Yet, free-riding has its limits. There are areas where conditions are so unstable that even Uncle Sam doesn’t want to risk the lives of its soldiers. Sudan is one such country.
If China insists on going it alone in its quest for resource security, its only option for protecting its sprawling interests is to develop commensurate power projection capabilities. This will be both costly and, more worryingly, cause anxieties among its neighbors and Western countries since it will entail sustained and massive increases in China’s military spending. This option, which will take years, if not decades, to implement, won’t meet the more immediate needs of providing security for Chinese economic interests in dangerous places anyway.
Without its own power projection capabilities, China will have to do one of two things.
First, it can simply do nothing and let itself be literally held hostage by the geopolitical and security risks prevalent in the regions where it has made valuable investments. This is hardly an attractive option because China risks losing its investments and its government, which has been subject to fierce criticisms in the Chinese cyberspace after the kidnapping of Chinese workers in Sudan, will appear weak, incompetent, and helpless.
Second, China can alter its existing go-alone strategy and join the West in ensuring collective resource security. This requires a fundamental change in Beijing’s mindset. (And obviously, similar adjustments are needed in the West as well.) Instead of viewing the quest for resources as a zero-sum game, China will see that its interests are closely linked with those of the West, and that it can make its investments and operations in far-flung regions more secure by pooling its efforts with those of the West.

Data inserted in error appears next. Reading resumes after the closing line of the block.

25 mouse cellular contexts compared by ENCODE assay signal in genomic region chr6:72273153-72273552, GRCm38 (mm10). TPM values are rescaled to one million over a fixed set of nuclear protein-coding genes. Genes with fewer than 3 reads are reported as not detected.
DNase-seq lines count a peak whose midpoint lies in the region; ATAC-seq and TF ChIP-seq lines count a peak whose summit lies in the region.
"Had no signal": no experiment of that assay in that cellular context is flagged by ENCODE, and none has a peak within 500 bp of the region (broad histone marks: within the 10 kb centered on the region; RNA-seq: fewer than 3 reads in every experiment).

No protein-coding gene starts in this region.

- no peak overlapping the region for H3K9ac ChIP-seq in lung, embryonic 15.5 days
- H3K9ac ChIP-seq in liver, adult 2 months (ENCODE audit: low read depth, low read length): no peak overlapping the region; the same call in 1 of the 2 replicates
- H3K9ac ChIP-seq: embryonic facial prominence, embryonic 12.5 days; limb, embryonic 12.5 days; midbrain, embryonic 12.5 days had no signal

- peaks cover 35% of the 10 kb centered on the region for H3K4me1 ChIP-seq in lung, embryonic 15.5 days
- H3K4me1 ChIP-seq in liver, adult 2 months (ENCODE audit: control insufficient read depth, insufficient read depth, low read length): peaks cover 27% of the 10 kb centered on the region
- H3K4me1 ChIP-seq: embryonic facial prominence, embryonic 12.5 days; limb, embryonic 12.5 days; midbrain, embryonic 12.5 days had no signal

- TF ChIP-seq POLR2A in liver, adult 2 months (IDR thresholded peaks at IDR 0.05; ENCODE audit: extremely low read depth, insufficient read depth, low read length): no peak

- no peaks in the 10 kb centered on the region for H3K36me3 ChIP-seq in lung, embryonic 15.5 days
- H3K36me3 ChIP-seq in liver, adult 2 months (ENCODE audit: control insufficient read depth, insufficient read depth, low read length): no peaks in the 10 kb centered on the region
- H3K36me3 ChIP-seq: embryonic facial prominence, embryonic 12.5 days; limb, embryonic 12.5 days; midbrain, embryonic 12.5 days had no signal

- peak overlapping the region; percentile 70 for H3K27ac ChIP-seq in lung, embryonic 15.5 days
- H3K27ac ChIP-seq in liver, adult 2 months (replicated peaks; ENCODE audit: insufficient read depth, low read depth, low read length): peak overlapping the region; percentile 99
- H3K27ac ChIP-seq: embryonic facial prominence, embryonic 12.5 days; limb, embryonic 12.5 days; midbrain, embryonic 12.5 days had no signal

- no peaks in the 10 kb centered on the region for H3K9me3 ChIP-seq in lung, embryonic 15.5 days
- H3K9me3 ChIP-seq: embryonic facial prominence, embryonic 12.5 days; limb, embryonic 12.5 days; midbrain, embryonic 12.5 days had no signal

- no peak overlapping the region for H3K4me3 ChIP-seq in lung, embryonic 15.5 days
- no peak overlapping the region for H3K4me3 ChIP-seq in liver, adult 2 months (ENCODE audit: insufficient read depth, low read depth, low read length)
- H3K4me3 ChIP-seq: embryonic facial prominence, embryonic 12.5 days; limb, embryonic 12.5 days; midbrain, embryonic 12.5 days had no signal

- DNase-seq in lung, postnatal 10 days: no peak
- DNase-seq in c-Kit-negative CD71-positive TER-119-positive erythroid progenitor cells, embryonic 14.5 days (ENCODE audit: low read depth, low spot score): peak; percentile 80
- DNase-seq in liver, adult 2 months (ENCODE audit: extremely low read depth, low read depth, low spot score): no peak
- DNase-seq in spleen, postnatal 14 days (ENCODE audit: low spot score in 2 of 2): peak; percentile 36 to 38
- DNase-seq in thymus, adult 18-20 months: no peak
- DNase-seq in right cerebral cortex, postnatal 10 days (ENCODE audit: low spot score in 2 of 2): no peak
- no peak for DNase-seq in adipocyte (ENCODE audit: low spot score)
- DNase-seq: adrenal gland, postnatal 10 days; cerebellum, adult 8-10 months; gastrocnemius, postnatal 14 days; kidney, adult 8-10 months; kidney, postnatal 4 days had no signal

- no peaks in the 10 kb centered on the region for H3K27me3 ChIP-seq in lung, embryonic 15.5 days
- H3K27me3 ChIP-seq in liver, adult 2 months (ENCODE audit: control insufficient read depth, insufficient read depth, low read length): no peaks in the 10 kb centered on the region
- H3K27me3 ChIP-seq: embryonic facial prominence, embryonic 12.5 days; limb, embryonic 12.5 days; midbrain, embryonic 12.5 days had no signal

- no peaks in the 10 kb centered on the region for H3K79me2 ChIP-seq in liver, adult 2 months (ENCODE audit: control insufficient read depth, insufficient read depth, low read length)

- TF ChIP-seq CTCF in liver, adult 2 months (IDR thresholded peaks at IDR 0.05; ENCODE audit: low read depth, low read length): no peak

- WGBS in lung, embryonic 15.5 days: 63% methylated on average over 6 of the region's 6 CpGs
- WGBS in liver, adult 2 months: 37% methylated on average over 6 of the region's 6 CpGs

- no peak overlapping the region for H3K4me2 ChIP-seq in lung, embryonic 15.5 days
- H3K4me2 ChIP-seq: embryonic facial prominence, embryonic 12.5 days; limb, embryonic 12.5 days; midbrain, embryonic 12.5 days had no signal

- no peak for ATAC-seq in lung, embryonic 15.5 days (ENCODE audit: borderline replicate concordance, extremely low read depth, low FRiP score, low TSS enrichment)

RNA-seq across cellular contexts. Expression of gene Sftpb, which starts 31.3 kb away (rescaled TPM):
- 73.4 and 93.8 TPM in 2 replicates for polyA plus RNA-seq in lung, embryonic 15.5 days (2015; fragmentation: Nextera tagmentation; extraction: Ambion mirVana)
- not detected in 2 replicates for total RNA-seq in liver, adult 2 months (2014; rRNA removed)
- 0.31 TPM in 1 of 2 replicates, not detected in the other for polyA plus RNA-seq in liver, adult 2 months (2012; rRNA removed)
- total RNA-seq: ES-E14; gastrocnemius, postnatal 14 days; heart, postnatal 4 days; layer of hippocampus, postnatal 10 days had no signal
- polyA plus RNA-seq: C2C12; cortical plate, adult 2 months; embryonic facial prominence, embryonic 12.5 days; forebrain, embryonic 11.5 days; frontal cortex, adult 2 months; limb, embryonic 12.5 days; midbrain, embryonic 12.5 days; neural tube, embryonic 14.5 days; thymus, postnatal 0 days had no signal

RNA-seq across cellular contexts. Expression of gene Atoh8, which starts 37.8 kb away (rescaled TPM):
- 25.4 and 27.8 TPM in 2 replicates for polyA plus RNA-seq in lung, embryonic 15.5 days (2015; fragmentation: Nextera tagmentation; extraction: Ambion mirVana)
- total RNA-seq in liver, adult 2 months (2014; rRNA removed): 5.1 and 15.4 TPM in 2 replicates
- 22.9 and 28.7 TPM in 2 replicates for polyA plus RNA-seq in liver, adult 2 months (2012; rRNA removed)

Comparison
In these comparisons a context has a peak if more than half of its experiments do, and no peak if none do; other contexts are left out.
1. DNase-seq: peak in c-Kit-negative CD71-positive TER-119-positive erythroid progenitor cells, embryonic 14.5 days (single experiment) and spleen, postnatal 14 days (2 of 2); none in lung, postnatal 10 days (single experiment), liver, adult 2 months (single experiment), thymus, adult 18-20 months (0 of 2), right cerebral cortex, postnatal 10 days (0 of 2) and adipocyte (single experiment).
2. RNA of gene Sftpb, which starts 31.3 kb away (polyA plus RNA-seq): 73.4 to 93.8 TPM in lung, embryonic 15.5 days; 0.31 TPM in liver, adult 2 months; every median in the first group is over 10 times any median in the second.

Such a cooperative strategy will likely yield more benefits than China’s cut-throat competitive strategy. On the financial front, China won’t be wasting money trying to outbid its Western rivals (who will be partners). Its development aid will be more aligned with the goals of seeking conflict resolution and improving governance, rather than with obtaining competitive advantages in securing contracts. By partnering with the West in making resource-rich developing countries more stable, China will in fact reduce the risks of its investments and economic interests there. Even in crises such as the ongoing hostage drama in Sudan, a China in close cooperation with the West may seek direct assistance from its partners that have the requisite military capabilities in these areas. So for China, shifting its current strategy will be truly win-win.
To a Chinese leadership steeped in realpolitik and paranoia about the West, this proposal may sound naïve. But the alternatives are far worse. If Beijing stays on its present course of seeking resource security at any cost, it will run into crises far worse than the one they have just encountered in southern Sudan.